Is this heaven? No, it’s the Musials

I was working on my favorite assignment of the year, telling the stories of the Musial Award winners for the St. Louis Sports Commission, when I was reminded of my husband’s favorite movie, Field of Dreams. There’s this scene in which Shoeless Joe Jackson returns from the dead and looks with awe at a baseball diamond that has been carved out of what should be a corn field. The transformation was completed at the behest of a little voice inside the farmer’s head.

“Is this heaven?” Shoeless Joe asks.

“It’s Iowa,” erstwhile farmer Ray Kinsella answers.

The scene is repeated near the end of the movie, only this time, Ray’s long-departed father asks the question. Ray answers again, “It’s Iowa,” but after a long look at the dad he hasn’t seen for decades, adds, “Maybe this is heaven.”

The folks of that great state have created another magical field. From Iowa Hawkeye fans have sprouted the tradition of turning and waving to the kids in the hospital that overlooks Kinnick Stadium between the first and second quarters of home games. Fans beyond the state border have shed a tear or two when watching the video of the entire stadium, spontaneously and organically taking time out to wave, and of the kids waving back.

The wave has inspired national stories of the kids, their struggles, their resilience and their hope. The Musials instead chose to focus on the two people, strangers at the time, who pushed the idea of the wave on social media. One, Levi Thompson, runs a fan website. The other, Krista Young, is just a fan.

Their story is a testament to the little voice inside each of us, urging us to perform a small act of kindness. I was honored to speak with them and share their story with you. As I was for the other nine honorees.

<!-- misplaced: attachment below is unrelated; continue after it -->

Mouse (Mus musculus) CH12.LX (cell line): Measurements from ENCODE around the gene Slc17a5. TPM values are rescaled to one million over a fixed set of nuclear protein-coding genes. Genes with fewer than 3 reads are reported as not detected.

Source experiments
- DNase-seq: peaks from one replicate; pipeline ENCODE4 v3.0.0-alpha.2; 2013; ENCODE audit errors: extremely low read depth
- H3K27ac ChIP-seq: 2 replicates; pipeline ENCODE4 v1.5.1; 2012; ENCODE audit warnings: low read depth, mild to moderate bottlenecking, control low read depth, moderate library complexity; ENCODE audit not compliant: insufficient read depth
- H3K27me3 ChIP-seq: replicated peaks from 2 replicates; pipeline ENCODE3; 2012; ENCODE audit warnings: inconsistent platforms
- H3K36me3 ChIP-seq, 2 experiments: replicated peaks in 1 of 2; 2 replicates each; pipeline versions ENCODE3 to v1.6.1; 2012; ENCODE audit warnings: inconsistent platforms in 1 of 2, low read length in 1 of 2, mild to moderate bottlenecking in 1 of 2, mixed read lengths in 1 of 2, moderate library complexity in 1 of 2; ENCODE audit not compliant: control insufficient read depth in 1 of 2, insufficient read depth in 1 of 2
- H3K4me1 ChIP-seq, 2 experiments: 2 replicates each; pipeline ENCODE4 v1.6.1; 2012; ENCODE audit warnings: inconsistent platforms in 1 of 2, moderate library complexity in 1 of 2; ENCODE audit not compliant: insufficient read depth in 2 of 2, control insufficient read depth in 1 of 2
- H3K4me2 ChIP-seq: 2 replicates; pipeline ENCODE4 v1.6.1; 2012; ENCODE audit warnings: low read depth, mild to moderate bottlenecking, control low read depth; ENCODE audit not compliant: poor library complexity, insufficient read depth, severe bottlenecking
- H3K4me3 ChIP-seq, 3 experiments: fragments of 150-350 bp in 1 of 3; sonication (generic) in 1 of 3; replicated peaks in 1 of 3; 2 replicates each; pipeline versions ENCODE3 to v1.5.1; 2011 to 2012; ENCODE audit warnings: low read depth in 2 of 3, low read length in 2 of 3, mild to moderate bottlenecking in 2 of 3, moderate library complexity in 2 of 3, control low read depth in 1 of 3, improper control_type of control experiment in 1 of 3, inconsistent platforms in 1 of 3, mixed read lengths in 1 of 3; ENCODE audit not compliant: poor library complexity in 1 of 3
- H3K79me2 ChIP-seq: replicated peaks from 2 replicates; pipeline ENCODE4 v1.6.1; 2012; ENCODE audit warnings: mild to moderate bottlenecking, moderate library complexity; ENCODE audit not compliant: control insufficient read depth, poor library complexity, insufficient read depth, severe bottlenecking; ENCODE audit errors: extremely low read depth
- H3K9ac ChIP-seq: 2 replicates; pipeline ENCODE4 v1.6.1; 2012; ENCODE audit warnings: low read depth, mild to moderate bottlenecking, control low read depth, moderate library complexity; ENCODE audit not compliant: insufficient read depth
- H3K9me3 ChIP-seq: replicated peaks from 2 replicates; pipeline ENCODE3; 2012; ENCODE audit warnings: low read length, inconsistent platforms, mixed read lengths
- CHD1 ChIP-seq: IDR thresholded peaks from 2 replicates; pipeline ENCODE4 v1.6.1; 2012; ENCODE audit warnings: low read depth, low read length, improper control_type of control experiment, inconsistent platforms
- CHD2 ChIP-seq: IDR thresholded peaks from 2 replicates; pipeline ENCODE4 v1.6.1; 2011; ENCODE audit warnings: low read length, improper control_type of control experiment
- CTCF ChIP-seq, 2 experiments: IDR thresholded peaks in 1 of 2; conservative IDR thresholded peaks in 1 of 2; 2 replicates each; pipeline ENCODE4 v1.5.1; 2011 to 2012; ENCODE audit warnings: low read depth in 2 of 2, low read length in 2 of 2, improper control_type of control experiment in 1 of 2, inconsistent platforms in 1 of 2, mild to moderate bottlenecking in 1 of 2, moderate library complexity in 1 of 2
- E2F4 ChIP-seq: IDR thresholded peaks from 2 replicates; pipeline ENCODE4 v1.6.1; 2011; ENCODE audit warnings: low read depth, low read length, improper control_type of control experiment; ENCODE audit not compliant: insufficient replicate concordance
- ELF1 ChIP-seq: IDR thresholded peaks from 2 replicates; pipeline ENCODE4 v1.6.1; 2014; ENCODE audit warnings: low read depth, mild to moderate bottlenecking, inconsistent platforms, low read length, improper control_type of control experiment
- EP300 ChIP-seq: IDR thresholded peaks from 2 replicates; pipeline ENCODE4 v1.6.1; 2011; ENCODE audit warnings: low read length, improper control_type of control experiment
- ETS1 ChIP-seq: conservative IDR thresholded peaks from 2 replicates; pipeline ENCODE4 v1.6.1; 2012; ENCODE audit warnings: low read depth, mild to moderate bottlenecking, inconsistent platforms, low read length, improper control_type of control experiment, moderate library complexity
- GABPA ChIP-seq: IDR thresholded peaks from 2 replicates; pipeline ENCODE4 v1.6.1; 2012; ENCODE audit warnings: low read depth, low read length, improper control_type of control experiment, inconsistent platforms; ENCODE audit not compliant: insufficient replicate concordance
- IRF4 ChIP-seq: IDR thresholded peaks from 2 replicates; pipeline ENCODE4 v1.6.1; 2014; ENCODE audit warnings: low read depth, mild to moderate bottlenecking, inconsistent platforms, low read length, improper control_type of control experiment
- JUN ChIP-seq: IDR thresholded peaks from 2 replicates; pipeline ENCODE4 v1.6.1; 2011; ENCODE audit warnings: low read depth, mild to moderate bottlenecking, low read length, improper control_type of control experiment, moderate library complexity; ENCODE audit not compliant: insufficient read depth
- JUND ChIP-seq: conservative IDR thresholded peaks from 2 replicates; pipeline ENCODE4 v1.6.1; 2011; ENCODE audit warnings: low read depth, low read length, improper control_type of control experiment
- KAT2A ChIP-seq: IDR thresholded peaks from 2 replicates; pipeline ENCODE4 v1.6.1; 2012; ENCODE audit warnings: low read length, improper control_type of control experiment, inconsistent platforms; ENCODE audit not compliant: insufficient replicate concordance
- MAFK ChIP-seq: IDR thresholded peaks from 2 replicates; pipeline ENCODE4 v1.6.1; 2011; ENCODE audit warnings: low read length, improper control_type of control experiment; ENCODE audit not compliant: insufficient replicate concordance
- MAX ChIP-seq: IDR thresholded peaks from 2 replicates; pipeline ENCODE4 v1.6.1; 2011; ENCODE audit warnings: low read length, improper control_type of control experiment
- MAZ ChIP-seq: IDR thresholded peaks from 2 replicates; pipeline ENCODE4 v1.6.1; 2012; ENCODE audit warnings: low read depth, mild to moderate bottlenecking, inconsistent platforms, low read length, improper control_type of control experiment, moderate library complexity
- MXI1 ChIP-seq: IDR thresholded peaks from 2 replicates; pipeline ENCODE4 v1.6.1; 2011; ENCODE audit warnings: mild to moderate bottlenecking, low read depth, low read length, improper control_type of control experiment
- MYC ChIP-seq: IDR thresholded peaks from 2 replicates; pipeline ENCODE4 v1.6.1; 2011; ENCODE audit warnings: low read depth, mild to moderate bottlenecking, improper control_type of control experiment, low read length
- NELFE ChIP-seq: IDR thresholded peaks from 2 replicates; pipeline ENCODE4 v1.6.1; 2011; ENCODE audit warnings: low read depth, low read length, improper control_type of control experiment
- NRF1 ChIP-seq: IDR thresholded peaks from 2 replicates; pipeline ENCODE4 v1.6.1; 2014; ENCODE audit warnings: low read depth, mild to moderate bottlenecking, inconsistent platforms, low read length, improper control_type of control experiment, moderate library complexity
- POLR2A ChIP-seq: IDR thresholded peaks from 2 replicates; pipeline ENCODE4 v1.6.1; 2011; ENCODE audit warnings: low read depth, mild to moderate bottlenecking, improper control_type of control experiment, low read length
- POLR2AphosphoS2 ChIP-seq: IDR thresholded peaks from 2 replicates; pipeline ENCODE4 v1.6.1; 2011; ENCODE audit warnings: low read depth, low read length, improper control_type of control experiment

Come to think of it, Ray’s words apply to the sum of the Musial Awards, a night to honor the best of humanity in sports. When you look around the Peabody Opera House, you see the honorees and their acts of grace, class, dignity, sportsmanship. You see how their actions lift a crowd out its seats and move it to cheers and tears.

Is this heaven?

No, it’s the Musials…

… Maybe it is heaven.

 

Advertisements

You have entered the world of virtual racing … you will be assimilated

OK, it’s not really like the numerous episodes of “Star Trek,” in which The Borg try to take over The U.S.S. Enterprise, nearly succeed but eventually succumb to the individuality and creativity of the plucky crew.

Instead, virtual racing is a viable option for runners who believe in a cause. A case in point is Four Legged Running. Since starting with a single race for a local animal shelter two years ago,  founder Angela Tedemann (shown in the photo) has expanded to eight partner shelters, some as far away as Nashville and New York.

Virtual racing is a cool way to build you stash of race bling, and you stay in control. You put in the miles, you log the miles, you get a medal.  You run when you want, where you want and avoid the crowd, if you want.

Terrain offered me the chance to explore this growing trend. You can read more here.

Doctors capture “Hearts and Minds” of African-American boys

Divine Intervention tapped me gently on the should about a year and a half ago, when I applied for a temporary job at Catholic Health World, a publication devoted to sharing news, innovation and inspiration among faith-based health systems. I served as a maternity replacement for four months, writing about the struggles and triumphs of keeping alive the dream of women religious who strove to serve the poor more than a century ago. Despite a harsh economic climate, these hospitals, clinics and health systems foster their spirit in projects across the globe.

The gift keeps on giving, as I continue to write for them. One of my favorite stories was just published: this one is about a partnership between Mercy Health in Ohio and an organization called Hearts and Minds. The program includes African-American doctors who serve as role models for boys with an interest in health- or science-related careers. The doctors spend time showing the boys the ins and outs of their careers and offer a helping hand with studies and science projects.

Would love to see more projects like this in cities across the country.